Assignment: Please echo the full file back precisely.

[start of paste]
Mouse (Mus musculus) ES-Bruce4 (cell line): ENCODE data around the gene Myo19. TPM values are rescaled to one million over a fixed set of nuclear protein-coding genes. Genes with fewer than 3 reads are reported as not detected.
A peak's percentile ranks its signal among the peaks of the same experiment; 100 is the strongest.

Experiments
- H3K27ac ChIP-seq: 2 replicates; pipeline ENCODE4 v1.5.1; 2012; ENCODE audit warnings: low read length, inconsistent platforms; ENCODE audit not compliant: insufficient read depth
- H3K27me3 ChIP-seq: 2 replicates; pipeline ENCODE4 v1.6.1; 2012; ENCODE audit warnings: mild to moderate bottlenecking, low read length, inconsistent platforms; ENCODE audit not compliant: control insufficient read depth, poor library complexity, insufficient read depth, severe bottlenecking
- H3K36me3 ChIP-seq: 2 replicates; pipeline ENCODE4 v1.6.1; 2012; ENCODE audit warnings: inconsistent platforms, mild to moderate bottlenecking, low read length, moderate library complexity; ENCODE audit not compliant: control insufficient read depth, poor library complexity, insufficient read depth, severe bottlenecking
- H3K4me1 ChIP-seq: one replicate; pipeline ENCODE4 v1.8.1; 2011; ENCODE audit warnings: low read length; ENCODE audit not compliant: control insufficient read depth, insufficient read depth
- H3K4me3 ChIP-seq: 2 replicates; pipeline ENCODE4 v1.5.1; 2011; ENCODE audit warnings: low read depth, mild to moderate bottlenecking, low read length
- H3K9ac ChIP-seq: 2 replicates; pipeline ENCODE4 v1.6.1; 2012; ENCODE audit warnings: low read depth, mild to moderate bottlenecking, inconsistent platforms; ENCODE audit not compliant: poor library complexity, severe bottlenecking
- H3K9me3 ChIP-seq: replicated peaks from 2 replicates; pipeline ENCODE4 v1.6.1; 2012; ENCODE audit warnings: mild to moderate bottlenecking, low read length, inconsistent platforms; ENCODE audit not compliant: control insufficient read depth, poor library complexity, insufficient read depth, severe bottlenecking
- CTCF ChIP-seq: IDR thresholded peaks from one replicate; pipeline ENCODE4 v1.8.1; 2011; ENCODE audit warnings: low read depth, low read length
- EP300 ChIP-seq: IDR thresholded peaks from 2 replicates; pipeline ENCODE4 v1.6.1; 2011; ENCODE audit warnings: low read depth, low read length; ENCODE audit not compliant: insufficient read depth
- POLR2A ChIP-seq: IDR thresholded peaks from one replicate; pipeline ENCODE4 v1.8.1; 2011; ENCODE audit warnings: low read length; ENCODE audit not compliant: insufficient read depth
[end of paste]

Mouse (Mus musculus) ES-Bruce4 (cell line): ENCODE data around the gene Myo19. TPM values are rescaled to one million over a fixed set of nuclear protein-coding genes. Genes with fewer than 3 reads are reported as not detected.
A peak's percentile ranks its signal among the peaks of the same experiment; 100 is the strongest.

Experiments
- H3K27ac ChIP-seq: 2 replicates; pipeline ENCODE4 v1.5.1; 2012; ENCODE audit warnings: low read length, inconsistent platforms; ENCODE audit not compliant: insufficient read depth
- H3K27me3 ChIP-seq: 2 replicates; pipeline ENCODE4 v1.6.1; 2012; ENCODE audit warnings: mild to moderate bottlenecking, low read length, inconsistent platforms; ENCODE audit not compliant: control insufficient read depth, poor library complexity, insufficient read depth, severe bottlenecking
- H3K36me3 ChIP-seq: 2 replicates; pipeline ENCODE4 v1.6.1; 2012; ENCODE audit warnings: inconsistent platforms, mild to moderate bottlenecking, low read length, moderate library complexity; ENCODE audit not compliant: control insufficient read depth, poor library complexity, insufficient read depth, severe bottlenecking
- H3K4me1 ChIP-seq: one replicate; pipeline ENCODE4 v1.8.1; 2011; ENCODE audit warnings: low read length; ENCODE audit not compliant: control insufficient read depth, insufficient read depth
- H3K4me3 ChIP-seq: 2 replicates; pipeline ENCODE4 v1.5.1; 2011; ENCODE audit warnings: low read depth, mild to moderate bottlenecking, low read length
- H3K9ac ChIP-seq: 2 replicates; pipeline ENCODE4 v1.6.1; 2012; ENCODE audit warnings: low read depth, mild to moderate bottlenecking, inconsistent platforms; ENCODE audit not compliant: poor library complexity, severe bottlenecking
- H3K9me3 ChIP-seq: replicated peaks from 2 replicates; pipeline ENCODE4 v1.6.1; 2012; ENCODE audit warnings: mild to moderate bottlenecking, low read length, inconsistent platforms; ENCODE audit not compliant: control insufficient read depth, poor library complexity, insufficient read depth, severe bottlenecking
- CTCF ChIP-seq: IDR thresholded peaks from one replicate; pipeline ENCODE4 v1.8.1; 2011; ENCODE audit warnings: low read depth, low read length
- EP300 ChIP-seq: IDR thresholded peaks from 2 replicates; pipeline ENCODE4 v1.6.1; 2011; ENCODE audit warnings: low read depth, low read length; ENCODE audit not compliant: insufficient read depth
- POLR2A ChIP-seq: IDR thresholded peaks from one replicate; pipeline ENCODE4 v1.8.1; 2011; ENCODE audit warnings: low read length; ENCODE audit not compliant: insufficient read depth